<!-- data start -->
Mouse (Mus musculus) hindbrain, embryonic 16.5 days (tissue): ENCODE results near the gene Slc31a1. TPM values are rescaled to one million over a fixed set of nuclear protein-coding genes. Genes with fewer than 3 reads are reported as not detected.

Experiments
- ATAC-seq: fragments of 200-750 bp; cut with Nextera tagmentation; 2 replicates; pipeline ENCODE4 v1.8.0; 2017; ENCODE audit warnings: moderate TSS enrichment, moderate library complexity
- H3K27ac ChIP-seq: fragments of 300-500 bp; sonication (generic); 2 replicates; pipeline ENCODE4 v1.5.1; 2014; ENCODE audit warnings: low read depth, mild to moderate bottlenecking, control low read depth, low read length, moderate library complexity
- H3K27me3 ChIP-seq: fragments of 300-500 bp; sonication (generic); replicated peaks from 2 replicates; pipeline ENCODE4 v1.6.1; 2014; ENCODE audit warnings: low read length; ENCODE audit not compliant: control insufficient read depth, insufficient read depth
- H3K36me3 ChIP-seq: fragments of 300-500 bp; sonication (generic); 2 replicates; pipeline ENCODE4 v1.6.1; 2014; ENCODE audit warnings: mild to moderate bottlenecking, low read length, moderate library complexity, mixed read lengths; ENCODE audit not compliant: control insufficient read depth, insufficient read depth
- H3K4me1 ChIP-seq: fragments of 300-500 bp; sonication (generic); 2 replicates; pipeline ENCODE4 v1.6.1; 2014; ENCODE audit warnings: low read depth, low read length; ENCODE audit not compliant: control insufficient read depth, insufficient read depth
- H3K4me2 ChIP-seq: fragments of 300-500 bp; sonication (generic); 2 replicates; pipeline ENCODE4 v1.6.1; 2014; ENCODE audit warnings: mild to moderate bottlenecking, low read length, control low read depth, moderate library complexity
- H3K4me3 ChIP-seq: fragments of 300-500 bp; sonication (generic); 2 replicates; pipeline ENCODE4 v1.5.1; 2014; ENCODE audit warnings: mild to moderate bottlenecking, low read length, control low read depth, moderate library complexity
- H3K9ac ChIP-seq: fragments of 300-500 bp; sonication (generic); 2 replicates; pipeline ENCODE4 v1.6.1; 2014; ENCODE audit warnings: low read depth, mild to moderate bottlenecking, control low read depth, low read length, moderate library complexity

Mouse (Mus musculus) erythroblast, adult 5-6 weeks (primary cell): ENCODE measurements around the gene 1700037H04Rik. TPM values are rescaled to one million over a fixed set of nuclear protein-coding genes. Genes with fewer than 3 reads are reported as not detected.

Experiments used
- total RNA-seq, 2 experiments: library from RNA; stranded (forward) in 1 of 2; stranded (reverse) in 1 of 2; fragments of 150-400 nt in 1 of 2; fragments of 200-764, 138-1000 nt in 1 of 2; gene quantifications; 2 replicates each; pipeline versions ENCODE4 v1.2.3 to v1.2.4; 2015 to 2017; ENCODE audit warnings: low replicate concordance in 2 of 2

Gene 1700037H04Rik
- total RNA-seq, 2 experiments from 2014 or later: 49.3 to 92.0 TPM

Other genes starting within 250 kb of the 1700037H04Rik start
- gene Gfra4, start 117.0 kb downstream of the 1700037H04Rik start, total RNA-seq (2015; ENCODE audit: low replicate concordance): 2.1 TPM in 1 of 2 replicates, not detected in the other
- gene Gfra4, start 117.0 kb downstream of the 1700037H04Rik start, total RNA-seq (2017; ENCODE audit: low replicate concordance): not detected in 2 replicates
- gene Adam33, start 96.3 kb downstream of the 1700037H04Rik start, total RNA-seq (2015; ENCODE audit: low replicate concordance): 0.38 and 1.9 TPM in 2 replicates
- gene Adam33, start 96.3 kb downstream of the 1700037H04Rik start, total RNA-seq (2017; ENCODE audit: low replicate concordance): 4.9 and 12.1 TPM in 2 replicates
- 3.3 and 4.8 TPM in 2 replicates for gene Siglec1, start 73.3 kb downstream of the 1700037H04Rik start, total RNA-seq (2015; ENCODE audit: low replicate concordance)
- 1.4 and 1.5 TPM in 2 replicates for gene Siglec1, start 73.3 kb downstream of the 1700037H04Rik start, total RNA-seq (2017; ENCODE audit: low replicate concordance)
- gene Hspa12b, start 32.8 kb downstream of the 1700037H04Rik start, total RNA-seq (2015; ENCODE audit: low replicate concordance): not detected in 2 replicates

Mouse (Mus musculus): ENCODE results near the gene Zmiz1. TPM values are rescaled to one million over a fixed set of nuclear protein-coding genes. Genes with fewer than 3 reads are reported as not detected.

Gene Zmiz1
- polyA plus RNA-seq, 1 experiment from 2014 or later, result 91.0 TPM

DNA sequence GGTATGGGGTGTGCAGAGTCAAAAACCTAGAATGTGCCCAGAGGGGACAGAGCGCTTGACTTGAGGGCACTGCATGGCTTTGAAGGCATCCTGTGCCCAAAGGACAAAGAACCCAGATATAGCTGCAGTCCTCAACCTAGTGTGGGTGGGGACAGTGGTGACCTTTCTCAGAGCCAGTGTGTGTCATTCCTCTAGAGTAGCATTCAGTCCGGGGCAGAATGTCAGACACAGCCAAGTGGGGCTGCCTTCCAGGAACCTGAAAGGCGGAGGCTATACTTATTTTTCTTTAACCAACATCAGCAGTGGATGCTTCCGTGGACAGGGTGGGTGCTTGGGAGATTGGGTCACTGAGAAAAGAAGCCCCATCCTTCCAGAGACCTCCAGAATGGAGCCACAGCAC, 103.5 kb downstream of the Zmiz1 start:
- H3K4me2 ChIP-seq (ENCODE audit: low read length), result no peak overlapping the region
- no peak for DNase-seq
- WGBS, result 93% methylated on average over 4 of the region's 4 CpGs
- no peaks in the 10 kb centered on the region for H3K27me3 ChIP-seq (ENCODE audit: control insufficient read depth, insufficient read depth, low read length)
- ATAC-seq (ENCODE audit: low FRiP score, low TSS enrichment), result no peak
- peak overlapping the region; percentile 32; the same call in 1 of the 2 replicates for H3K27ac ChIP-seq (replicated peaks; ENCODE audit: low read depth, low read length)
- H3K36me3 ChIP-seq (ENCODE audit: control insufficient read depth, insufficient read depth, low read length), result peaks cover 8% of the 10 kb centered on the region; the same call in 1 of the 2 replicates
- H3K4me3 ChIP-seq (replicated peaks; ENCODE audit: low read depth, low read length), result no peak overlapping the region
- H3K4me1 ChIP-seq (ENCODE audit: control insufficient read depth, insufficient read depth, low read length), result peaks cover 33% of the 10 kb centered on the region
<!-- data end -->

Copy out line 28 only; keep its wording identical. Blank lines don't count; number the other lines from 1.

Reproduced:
- H3K4me2 ChIP-seq (ENCODE audit: low read length), result no peak overlapping the region